The hansei process occurs constantly and consistently. At Toyota, for example, even if a project is successful, there is still a hansei-kai (reflection meeting) to review what went wrong. According to Jeffrey Liker, author of The Toyota Way, if a manager or engineer claims that there were not any problems with the project, he or she will be reminded that there is always room for improvement. In other words, they have not objectively and critically evaluated the project to find opportunities for improvement, or they did not stretch to meet (or exceed) their expected capacity.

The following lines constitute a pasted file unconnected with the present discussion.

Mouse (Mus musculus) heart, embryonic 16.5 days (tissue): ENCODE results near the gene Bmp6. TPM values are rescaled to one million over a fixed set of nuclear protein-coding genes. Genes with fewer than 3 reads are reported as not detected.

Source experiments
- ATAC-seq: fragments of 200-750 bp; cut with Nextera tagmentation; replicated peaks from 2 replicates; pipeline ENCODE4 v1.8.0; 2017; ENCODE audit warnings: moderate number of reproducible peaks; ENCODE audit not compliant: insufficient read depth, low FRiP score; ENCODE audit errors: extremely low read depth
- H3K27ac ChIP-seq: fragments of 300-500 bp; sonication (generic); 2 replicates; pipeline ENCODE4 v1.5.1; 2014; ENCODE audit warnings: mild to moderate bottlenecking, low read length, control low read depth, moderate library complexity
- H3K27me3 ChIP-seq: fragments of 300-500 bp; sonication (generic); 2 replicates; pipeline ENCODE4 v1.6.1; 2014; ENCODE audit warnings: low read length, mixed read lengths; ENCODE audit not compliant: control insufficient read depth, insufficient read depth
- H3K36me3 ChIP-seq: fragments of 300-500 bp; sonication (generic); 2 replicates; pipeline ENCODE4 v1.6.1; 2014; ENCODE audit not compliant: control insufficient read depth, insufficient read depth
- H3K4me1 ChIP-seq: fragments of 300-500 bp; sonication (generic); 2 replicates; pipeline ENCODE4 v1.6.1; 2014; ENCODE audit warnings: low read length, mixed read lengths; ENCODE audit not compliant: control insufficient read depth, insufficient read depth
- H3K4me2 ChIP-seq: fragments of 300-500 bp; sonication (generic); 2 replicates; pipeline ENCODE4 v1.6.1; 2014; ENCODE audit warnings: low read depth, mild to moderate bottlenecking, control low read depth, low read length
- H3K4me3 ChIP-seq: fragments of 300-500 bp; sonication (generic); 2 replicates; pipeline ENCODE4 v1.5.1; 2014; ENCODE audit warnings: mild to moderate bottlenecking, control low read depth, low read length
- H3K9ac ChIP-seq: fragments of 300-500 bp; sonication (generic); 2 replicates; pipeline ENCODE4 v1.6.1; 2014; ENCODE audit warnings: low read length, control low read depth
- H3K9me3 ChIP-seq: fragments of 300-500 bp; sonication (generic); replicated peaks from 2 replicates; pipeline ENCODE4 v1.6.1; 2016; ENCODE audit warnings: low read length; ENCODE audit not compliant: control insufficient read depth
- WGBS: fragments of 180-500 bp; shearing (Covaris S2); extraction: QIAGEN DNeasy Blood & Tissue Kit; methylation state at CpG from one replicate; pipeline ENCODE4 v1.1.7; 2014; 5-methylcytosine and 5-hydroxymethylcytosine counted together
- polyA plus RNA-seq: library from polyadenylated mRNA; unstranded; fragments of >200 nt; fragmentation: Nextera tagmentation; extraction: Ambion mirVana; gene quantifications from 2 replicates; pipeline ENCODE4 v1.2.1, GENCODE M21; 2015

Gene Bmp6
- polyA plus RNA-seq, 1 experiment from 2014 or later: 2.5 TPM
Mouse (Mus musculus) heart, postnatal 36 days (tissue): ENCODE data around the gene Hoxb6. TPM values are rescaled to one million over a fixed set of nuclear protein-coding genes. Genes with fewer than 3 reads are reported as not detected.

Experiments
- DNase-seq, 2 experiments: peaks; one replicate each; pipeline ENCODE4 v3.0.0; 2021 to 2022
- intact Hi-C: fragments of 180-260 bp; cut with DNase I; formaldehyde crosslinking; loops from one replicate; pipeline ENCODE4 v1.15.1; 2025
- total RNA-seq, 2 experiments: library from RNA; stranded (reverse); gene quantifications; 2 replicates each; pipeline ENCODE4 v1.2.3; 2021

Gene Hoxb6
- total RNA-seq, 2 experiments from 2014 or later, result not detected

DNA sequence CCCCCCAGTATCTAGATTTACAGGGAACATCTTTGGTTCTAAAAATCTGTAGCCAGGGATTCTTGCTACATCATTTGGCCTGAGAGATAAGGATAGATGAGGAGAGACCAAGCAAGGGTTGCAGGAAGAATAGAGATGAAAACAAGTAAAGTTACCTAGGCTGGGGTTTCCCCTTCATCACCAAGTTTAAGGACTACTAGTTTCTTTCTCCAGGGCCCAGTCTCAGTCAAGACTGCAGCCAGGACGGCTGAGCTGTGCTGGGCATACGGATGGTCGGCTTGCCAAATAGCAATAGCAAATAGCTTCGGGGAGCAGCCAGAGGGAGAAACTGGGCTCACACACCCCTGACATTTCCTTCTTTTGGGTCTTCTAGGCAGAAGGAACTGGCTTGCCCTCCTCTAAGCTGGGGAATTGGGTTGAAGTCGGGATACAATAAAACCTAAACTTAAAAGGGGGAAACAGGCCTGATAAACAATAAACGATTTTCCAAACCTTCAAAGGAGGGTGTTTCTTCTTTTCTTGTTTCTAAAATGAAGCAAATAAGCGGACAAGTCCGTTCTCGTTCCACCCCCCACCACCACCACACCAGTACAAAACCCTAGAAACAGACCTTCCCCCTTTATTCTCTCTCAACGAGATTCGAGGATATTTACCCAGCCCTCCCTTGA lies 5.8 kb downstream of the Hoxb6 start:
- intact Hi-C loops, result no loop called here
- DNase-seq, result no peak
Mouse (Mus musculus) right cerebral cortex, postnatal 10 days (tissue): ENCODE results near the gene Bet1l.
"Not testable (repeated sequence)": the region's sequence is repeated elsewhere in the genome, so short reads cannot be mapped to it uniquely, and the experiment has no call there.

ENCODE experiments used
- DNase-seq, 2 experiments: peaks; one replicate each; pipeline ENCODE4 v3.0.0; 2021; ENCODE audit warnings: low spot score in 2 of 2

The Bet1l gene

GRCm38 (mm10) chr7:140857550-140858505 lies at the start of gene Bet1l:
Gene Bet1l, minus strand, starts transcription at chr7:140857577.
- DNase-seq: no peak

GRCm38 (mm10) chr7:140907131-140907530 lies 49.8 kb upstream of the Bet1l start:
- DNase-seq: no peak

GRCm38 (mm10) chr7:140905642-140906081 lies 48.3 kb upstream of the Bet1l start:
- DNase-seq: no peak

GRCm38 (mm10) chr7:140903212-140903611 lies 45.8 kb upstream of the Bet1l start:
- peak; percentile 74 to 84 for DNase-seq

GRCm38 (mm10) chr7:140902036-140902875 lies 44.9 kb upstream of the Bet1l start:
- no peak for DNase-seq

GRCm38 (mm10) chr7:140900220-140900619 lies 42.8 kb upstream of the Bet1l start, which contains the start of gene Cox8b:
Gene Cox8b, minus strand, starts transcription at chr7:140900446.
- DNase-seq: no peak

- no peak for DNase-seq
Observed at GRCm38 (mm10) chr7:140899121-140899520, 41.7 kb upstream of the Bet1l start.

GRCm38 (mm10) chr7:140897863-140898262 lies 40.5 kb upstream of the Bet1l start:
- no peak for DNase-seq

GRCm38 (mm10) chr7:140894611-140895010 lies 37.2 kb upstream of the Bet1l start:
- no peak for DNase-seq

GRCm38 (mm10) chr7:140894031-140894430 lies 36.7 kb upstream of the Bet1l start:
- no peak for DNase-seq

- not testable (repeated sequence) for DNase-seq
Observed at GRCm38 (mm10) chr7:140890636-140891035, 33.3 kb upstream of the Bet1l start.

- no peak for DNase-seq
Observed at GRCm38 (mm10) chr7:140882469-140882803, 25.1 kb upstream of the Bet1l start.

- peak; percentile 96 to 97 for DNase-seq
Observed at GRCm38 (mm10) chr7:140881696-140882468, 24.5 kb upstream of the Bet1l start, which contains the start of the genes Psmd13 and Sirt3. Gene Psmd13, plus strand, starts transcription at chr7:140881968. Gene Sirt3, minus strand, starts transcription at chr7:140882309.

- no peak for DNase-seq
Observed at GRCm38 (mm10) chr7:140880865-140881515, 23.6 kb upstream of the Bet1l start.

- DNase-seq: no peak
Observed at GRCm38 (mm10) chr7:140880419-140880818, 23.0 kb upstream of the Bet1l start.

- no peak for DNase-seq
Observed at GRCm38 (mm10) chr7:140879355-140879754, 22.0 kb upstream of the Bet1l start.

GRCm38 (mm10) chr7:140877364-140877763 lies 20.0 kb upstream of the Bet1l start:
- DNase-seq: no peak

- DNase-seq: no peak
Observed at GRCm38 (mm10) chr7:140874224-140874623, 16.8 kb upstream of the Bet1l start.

The concept on the use of hansei is not a required component of the final project, but rather an opportunity for you to step back and reflect on the project in regards to the knowledge you have gained.
Reflect on the coursework that you completed while working toward the final project in this course, which you will be submitting this week, using the Hansei process. Identify two things you would do differently if you were involved in a similar situation at Netflix in the future. Explain your rationale for the items you have identified and what your different approach would be. This will help you to create clear plans for ensuring that it does not reoccur.
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